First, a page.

(Really) Beautiful People

In the last fortnight, The Big Issue magazine published a stunning feature called ‘(Really) Beautiful People 2007’, its release timed to coincide with the annual ‘Most Beautiful People’ edition of Who Weekly (known as People Magazine in the USA), where Big Issue editor Alan Attwood used to work. What is brilliant about ‘(Really) Beautiful People’ is not that it parodies a mainstream magazine, but that it exposes the way such magazines parody beauty itself.

As Attwood pointed out in an interview, The Big Issue‘s list is of people who are “beautiful for what they do”. Who Weekly‘s list is of people who are beautiful because they spend money, employ teams of staff, buy products and doctor their images–if not their bodies–to make it so. Apparently one of the photographers with industry experience employed on The Big Issue shoot asked without any irony if they’d be engaging hair and make-up people.

I decided a few months ago not only to stop buying trashy magazines but to stop reading them at all. To paraphrase the Cat in the Hat, I will not read them in a plane, I will not read them on the train. Not in the waiting room at the doctor’s surgery. Not even in the queue at the check-out counter in the supermarket where, let’s face it, the magazine rack is made to be browsed. No, I decided that life was too short and my time too precious to expend any of it on people who mean nothing to me.

I believe my quality of life has improved as a result of this decision. Time I used to spend glancing over airbrushed photographs of underweight bodies, reading about people with too much money and too few ideas, I now spend scribbling notes for my next novel, drafting personal letters in my head, and finding new ways to make my daughter laugh. And I’m getting to know the check-out staff where I shop.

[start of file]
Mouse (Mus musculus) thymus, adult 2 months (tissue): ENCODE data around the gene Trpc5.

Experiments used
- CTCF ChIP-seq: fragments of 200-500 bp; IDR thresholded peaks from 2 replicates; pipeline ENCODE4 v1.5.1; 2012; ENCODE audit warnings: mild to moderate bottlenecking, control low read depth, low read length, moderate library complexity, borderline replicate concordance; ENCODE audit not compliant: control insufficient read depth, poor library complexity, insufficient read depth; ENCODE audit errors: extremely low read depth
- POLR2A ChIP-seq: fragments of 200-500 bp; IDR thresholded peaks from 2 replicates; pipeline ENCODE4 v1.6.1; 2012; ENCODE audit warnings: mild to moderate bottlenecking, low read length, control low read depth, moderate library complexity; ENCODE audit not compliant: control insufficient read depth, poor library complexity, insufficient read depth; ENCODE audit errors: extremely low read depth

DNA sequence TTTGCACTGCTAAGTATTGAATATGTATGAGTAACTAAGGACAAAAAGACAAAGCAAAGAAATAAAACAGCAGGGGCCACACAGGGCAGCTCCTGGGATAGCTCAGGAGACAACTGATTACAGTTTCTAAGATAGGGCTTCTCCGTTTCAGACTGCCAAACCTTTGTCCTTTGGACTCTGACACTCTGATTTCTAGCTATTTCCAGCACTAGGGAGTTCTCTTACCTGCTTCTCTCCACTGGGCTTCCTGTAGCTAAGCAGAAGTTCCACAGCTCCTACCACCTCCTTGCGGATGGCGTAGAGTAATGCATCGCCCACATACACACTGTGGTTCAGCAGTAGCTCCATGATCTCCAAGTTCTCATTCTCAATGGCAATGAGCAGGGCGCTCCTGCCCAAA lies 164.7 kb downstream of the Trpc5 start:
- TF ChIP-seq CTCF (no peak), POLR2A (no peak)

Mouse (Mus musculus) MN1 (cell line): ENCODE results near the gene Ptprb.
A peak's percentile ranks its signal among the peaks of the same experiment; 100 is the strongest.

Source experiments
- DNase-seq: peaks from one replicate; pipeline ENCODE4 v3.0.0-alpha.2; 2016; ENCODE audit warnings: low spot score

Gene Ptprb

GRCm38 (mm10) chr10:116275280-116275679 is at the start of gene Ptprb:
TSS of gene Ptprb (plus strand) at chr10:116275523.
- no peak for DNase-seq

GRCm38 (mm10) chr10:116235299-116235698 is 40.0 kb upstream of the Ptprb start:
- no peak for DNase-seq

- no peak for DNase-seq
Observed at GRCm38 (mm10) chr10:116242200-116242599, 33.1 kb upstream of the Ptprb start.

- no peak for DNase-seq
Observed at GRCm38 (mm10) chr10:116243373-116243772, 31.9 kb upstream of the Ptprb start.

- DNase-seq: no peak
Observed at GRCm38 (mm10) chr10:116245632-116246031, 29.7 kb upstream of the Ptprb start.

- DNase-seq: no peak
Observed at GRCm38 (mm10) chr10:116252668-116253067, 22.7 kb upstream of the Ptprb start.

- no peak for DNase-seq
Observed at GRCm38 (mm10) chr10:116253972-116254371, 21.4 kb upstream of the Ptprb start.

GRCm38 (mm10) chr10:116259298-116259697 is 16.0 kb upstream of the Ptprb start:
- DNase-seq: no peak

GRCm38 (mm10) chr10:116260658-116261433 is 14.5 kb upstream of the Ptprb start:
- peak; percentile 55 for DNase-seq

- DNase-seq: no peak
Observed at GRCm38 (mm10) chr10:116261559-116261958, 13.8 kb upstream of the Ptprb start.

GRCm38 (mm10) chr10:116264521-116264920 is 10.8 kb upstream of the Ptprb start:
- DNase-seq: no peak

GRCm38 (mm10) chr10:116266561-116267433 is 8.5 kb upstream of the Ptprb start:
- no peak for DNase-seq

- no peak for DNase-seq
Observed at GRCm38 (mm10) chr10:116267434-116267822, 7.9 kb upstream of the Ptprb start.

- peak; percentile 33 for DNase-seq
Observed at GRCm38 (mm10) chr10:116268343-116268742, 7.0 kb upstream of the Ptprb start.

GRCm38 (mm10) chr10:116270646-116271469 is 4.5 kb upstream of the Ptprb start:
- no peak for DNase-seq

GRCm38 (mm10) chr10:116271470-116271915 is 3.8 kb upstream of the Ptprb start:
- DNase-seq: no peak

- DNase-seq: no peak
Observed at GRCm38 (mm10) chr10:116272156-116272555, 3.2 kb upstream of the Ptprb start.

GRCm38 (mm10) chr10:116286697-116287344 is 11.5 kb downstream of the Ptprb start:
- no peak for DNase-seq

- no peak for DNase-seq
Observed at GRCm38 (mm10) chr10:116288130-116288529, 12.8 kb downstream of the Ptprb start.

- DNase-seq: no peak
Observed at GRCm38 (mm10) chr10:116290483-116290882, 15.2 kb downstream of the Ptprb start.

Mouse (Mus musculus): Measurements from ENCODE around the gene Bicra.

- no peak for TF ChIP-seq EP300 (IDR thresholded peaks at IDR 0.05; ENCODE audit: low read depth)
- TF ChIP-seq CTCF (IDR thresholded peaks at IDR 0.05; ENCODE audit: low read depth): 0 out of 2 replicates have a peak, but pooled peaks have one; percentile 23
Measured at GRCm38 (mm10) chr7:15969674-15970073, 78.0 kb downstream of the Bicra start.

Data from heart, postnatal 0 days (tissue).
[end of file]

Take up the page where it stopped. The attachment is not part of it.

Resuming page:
What I do buy and read regularly is The Big Issue. It’s an excellent magazine, from the articles by witty, politically switched-on regulars–Mic Looby, Helen Razer, Fiona Scott-Norma–to the film and book reviews, features like ‘(Really) Beautiful People’ (which made me tear up on the train), and Andrew Weldon’s hilarious and irreverent cartoons.

What does The Big Issue have to do with this blog, which is normally devoted to writing about my writing and promoting my budding literary career?–Well, it’s a long bow to draw (and watch it stretch) but Alan Attwood, the aforementioned editor of The Big Issue and one-time staffer at Who is, like me, presenting at the Williamstown Literary Festival on the first weekend in May. Alan will be presenting a session with local Big Issue vendor Brian Crouch at 4pm on Sat 5th May, while I’ll be joining Garry Disher and Adrian Hyland for a panel on crime writing at 1pm on Sun 6th May.

Come and check out the Williamstown Writers Festival, where the really beautiful people will be in two weeks time…


About Angela Savage

Angela Savage is a Melbourne-based crime writer, who has lived and travelled extensively in Asia. Her first novel, Behind the Night Bazaar won the 2004 Victorian Premier's Literary Award for an unpublished manuscript. She is a winner of the Scarlet Stiletto Award and has thrice been shortlisted for Ned Kelly awards. Her third novel, The Dying Beach, was also shortlisted for the 2014 Davitt Award. Angela teaches writing and is currently studying for her PhD in Creative Writing at Monash University.
This entry was posted in About the author, Literary Festival. Bookmark the permalink.

What do you think?

Fill in your details below or click an icon to log in:

WordPress.com Logo

You are commenting using your WordPress.com account. Log Out /  Change )

Google+ photo

You are commenting using your Google+ account. Log Out /  Change )

Twitter picture

You are commenting using your Twitter account. Log Out /  Change )

Facebook photo

You are commenting using your Facebook account. Log Out /  Change )


Connecting to %s